Remote Work & Tax Implications: What You Need To Know

Remote Work

Remote work can affect your taxes in a number of different ways. Logistically, remote work can make it challenging to understand who you’re supposed to remit taxes to. On the other hand, remote work can come with a number of different potential tax breaks.


In this article, we’re going to cover who you need to pay taxes to while working remotely, as well as which tax credits and deductions you may be able to take advantage of. We’ve written this piece to help. Whether you work blocks away or countries away from your employer, if you’re a remote worker in Canada, you’ll find useful information here. 

Where Do I Pay Income Taxes As a Remote Worker?

In almost all cases, remote workers have tax obligations to the jurisdiction in which they are a tax resident. That’s a fancy way of saying that you owe taxes to the province and country you live in, regardless of where your employer is located. There are some exceptions to this rule—diplomats are one edge case that comes to mind—but for the vast majority, it’s the only rule you have to remember. 

Your Income Tax Obligations: Working Interprovincially

When you file your income tax return in Canada, you’re remitting taxes to two entities: The federal government and the provincial government. Regardless of which province your employer is located in, you will pay income tax to the province you reside in.


The Canada Revenue Agency collects taxes for provinces and the federal government; as usual, you’ll only need to file one T4 per employer. 

Your Income Take Obligations: Working Internationally

Working in Canada when your employer is in another country is similar to working interprovincially: You live in Canada, so you owe taxes in Canada. That makes a lot of sense—you’re using Canadian infrastructure and services, after all!


Your foreign employer may be headquartered in a country with which Canada has a tax treaty, like the United States. In these cases, you may be exempt from paying taxes on your employment income in those countries.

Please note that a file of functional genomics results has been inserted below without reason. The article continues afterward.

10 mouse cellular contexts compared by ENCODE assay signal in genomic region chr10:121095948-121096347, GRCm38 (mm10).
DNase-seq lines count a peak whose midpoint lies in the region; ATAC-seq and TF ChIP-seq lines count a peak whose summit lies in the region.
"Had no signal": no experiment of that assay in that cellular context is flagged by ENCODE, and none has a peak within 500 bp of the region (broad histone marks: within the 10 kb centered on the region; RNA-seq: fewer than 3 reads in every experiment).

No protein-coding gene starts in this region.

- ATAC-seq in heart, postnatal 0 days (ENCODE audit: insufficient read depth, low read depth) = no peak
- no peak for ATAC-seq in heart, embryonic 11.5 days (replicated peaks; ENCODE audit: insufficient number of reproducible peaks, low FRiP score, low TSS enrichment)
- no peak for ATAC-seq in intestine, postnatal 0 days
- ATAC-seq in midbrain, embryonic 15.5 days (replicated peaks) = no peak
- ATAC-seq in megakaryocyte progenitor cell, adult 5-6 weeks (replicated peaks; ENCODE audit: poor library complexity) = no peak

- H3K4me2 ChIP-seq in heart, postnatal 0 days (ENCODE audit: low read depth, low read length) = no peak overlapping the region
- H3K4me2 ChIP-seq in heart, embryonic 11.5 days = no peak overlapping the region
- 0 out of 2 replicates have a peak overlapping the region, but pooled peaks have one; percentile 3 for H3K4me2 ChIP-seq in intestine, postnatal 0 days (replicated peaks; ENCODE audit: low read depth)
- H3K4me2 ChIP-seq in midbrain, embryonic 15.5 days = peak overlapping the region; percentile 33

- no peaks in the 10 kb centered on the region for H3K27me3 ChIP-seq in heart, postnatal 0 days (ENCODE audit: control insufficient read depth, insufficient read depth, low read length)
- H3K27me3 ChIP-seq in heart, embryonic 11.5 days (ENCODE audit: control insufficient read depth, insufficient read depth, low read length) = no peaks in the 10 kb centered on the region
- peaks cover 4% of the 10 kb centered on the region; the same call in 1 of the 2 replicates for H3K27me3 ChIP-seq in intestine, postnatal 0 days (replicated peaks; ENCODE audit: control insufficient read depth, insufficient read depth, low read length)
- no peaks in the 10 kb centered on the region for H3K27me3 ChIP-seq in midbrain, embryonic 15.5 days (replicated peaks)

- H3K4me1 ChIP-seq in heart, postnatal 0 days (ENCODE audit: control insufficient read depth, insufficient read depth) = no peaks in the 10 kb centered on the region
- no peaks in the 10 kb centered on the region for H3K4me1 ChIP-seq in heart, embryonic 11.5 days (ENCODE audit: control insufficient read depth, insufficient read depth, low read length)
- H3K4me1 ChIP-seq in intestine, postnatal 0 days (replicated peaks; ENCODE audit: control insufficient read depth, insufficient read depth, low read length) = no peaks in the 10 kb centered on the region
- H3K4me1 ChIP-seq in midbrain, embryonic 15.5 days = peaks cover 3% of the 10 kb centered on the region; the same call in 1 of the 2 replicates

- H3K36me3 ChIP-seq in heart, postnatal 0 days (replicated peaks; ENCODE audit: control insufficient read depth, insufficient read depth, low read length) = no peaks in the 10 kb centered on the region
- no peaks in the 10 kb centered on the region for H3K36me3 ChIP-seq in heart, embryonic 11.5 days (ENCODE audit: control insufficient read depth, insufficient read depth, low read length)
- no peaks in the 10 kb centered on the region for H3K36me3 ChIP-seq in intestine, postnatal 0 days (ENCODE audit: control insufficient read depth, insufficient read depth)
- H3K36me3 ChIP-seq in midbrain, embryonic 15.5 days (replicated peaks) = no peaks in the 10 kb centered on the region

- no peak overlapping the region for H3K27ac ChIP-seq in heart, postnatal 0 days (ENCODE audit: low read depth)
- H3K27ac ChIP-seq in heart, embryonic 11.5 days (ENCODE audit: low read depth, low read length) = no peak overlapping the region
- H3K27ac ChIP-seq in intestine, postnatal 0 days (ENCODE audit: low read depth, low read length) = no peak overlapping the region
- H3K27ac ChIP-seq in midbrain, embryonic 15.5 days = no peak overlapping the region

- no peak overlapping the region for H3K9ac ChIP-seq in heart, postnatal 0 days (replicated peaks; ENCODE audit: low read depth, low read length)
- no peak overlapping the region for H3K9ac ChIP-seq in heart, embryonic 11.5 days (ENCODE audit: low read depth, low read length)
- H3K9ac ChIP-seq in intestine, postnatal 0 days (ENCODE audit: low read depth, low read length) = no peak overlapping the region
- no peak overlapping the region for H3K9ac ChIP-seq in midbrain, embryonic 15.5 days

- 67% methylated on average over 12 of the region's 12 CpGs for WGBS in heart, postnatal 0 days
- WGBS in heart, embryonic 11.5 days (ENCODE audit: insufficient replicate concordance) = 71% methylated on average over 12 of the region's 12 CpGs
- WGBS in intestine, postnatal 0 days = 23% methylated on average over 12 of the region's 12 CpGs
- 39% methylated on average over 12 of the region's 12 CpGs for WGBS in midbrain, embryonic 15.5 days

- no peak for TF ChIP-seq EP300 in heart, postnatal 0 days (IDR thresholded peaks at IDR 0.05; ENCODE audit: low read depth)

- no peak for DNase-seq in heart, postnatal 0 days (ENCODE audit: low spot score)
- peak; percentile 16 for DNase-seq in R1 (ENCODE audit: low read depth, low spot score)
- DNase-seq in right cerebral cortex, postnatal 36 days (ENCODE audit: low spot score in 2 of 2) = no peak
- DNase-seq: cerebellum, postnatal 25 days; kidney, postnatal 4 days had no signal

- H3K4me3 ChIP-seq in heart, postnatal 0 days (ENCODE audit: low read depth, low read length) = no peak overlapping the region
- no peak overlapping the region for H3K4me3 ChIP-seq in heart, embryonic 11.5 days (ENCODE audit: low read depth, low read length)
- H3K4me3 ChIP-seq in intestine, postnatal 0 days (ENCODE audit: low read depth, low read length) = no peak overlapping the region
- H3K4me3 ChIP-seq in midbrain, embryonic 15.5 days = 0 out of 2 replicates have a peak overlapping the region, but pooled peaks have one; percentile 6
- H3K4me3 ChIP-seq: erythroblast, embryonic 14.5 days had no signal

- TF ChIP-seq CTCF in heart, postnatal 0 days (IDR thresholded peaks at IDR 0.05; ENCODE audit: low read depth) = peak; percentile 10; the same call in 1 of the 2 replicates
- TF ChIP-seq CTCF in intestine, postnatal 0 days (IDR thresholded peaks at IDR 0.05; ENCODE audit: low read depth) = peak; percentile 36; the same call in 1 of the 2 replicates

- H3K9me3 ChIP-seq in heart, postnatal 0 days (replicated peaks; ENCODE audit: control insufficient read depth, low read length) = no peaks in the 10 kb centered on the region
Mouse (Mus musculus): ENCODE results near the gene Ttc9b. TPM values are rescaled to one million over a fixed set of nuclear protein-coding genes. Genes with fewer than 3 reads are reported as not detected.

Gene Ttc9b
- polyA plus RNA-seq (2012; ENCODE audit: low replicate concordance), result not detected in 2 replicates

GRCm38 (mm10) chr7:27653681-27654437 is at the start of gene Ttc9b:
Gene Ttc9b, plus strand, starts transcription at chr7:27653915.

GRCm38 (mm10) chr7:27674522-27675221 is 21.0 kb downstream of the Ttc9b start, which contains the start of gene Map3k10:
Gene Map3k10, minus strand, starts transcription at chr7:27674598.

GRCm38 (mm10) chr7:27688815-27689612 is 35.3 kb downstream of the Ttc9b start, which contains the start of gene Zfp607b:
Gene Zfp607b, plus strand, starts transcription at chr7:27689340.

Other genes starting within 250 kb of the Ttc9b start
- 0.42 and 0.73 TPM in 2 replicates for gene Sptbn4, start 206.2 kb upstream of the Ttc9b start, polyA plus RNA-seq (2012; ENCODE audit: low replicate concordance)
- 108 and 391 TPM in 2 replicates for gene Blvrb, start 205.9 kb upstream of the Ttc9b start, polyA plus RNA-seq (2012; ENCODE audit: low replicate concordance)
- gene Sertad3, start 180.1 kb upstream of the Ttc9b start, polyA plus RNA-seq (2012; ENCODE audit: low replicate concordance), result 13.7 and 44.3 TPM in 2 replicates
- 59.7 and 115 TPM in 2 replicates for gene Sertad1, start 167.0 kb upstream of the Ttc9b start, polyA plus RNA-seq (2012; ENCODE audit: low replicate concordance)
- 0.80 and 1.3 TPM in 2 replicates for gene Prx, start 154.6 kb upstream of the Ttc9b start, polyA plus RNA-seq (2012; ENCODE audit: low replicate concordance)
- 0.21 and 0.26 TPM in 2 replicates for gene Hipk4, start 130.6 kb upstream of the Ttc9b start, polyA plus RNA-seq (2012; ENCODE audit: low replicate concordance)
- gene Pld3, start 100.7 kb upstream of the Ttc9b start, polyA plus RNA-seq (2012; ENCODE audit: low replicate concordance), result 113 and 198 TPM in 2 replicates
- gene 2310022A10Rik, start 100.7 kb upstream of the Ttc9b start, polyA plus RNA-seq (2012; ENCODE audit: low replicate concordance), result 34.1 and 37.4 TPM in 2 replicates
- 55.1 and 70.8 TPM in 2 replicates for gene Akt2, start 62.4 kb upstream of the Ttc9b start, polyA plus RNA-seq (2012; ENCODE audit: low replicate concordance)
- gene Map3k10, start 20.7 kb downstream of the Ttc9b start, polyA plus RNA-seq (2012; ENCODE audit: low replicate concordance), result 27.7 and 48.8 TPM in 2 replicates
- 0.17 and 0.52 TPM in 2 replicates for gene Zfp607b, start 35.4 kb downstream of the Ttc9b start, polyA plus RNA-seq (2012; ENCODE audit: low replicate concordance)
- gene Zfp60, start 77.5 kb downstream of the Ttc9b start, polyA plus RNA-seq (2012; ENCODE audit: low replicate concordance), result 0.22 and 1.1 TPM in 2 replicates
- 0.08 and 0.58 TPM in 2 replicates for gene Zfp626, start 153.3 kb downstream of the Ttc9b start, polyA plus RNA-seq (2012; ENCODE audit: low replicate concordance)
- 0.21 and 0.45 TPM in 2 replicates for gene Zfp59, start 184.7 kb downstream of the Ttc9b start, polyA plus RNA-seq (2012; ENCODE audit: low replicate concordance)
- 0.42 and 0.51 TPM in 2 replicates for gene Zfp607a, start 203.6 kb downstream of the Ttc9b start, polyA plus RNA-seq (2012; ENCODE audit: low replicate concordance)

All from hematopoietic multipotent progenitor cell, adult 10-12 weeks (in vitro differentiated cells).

On the other hand, if you are a Canadian citizen working abroad, you may have to pay taxes both to the Government of Canada and the government of the country in which you are residing. These cases are complex; you should speak to an accountant to ensure you’re paying taxes to the right country. 

What Tax Credits and Deductions Can I Take As a Remote Worker?

The Home Office Expense for Employees

The most well known (and often biggest) tax credit for employees with remote work arrangements is the home office expense for employees. This credit is extended to Canadian taxpayers who work from home and have to pay home office expenses essential to their employment. These expenses can include utilities (like water and electricity), internet fees, repair costs, rent paid, and more.


You cannot claim all of your utilities and other expenses as part of the home office expense credit—only a portion. This portion depends both on the size of your workspace and how often you use it for work. We recommend reading the home office expenses for employees page on the Government of Canada’s website. 

Other Tax Credits and Deductions for Remote Employees

There are several different credits and deductions you may be able to claim if they are necessary for your work, including:


  • Professional fees (accounting and legal fees)
  • Motor vehicle expenses
  • Travelling expenses
  • Work-related tools
  • And more


There are even more claims you can make if you’re self-employed—but we’ll stick to what you can deduct when you’re employed by someone else. You can learn more about other employment expenses you can claim


When you work remotely, your tax situation may become more complex—but it doesn’t need to feel unmanageable. Canada’s tax rules try to simplify things for remote workers, but taxes are complex at the best of times. From claiming home office expenses to understanding what country you owe taxes to, we can help you with your Canadian tax return. Click here